The defendant argues that nothing in the record indicates that Ms. Chapman was disabled, yet the trial judge accepted the State's explanation as race-neutral. The defendant contends that the trial judge failed to assess the facial validity of the State's explanation. We disagree.
While the trial judge did not make a ruling as to whether Ms. Chapman was disabled, he did assess the validity of the State's concern that Ms. Chapman seemed disinterested and distracted. The State's concern about the conduct or demeanor of a prospective juror could be considered a legitimate race-neutral reason for the exercise of a peremptory challenge. People v. Johnson, 218 Ill. App. 3d 967, 986, 578 N.E.2d 1274, 1287-88 (1991). A determination of whether Ms. Chapman's demeanor was the result of a disability is irrelevant to the prosecutor's concern that her inattentiveness would be a problem. We find no error in the trial court's acceptance of the State's explanation as to Ms. Chapman as race-neutral.
(3) Henry Stevenson
The State's reason for excusing Mr. Stevenson was because he was of the same general age as the defendant. The State explained that Mr. Stevenson may sympathize or empathize with the defendant. The defendant argues that other potential jurors had children who were in the same age category as the defendant and the State did not challenge those potential jurors.
The fact that a prospective juror is similar in age to the defendant is a legitimate reason for exercising a peremptory challenge. See People v. Andrews, 155 Ill. 2d 286, 299, 614 N.E.2d 1184 (1993). We find no error in the trial court's acceptance of the State's explanation as to Mr. Stevenson as race-neutral.
(4) Dora Hubbard
The State explained that its reason for excluding Ms. Hubbard was because she had worked as an educator at the Illinois Department of Corrections. The State further explained that she may be sympathetic to the defendant because of her prior contact with inmates.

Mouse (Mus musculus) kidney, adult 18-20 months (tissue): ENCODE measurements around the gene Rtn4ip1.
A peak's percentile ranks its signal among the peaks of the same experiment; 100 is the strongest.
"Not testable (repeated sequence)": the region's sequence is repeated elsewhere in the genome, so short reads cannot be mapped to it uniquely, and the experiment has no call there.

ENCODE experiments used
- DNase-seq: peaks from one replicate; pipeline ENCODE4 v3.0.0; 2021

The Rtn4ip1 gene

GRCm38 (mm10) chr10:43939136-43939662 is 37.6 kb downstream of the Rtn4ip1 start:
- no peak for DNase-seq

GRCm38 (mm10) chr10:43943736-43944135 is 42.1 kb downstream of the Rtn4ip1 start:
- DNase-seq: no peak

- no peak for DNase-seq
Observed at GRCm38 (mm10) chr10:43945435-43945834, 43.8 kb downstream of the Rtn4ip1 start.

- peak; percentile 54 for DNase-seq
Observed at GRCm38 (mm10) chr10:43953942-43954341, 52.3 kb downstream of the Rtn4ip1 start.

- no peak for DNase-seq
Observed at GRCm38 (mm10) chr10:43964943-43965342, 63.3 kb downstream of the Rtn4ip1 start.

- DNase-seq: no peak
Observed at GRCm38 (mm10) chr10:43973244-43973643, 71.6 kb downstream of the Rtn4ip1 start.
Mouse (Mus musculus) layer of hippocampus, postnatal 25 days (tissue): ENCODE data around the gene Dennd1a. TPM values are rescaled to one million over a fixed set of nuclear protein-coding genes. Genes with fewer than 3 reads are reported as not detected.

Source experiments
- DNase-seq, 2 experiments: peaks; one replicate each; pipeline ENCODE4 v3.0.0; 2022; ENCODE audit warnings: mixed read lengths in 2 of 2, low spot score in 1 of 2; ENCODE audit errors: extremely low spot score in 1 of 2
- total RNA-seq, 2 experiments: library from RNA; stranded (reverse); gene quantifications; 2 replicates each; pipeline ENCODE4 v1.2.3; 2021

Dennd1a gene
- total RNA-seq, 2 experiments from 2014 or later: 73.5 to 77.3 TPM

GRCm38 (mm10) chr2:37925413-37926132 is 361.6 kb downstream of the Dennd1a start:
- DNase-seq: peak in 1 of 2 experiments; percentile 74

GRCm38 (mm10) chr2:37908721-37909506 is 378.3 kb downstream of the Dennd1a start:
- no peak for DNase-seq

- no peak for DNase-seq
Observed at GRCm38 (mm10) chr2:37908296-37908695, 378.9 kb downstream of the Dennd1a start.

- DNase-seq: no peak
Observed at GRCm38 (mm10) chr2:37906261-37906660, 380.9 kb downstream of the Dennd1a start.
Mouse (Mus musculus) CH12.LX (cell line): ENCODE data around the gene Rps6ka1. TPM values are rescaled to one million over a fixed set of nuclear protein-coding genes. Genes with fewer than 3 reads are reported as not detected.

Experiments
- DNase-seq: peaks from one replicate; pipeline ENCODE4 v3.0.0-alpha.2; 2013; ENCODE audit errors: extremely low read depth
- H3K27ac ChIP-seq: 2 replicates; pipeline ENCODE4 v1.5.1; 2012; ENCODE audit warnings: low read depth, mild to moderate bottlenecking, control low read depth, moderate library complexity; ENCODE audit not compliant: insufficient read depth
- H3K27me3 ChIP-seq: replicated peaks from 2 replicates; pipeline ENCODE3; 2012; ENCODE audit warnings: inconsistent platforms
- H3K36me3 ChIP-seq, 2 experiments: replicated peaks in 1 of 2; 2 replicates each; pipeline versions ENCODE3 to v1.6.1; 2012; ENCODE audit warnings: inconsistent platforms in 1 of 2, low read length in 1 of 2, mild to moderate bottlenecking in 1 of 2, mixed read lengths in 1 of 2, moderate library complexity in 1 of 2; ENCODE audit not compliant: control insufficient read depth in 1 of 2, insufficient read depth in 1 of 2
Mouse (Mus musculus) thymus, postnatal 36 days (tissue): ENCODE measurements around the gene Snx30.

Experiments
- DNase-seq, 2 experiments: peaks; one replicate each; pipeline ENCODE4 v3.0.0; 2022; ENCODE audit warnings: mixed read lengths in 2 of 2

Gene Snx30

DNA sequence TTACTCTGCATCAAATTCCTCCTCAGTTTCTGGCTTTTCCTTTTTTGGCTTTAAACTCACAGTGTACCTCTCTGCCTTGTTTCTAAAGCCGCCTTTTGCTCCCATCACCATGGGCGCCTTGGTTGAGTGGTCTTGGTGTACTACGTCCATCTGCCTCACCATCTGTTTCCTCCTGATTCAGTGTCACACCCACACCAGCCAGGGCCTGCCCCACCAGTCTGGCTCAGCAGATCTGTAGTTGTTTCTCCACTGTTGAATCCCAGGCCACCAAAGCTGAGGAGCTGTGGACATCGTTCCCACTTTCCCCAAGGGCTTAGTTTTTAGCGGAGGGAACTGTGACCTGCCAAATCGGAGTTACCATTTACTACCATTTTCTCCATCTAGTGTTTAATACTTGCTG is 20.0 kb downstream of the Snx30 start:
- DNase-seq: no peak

We cannot find error in the trial court's acceptance of the State's explanation as race-neutral. Occupation as a teacher is an acceptable race-neutral explanation for the exclusion of a potential juror. See People v. Harris, 164 Ill. 2d 322, 336, 647 N.E.2d 893 (1994). Thus, we find no error in the trial court's acceptance of the State's explanation as to Ms. Hubbard as race-neutral.
Defendant argues that the sentencing judge abused his discretion in sentencing the defendant to 80 years. Defendant contends that the judge failed to consider the defendant's potential for rehabilitation. Defendant further contends that he was penalized for exercising his right to a fair trial because in the plea conference proceedings, the trial court recommended a sentence of 40 years; however, after trial, defendant was sentenced to 80 years. It is defendant's position that he was penalized for not accepting the plea bargain.
The defendant has waived this issue on appeal. Section 5-8-1(c) of the Unified Code of Corrections (730 ILCS 5/5-8-1(c) (West 1994)) requires that a defendant file a written post-sentencing motion in the trial court to preserve sentencing issues for appellate review. People v. Reed, 177 Ill. 2d 389, 395, 686 N.E.2d 584 (1997). Here, the defendant failed to file a section 5-8-1(c) post-sentencing motion in the trial court. Accordingly, defendant has waived review of his sentence.
For the reasons set forth, we affirm the judgment of the trial court.
COHEN, P.J., and O'MARA FROSSARD, J., concur.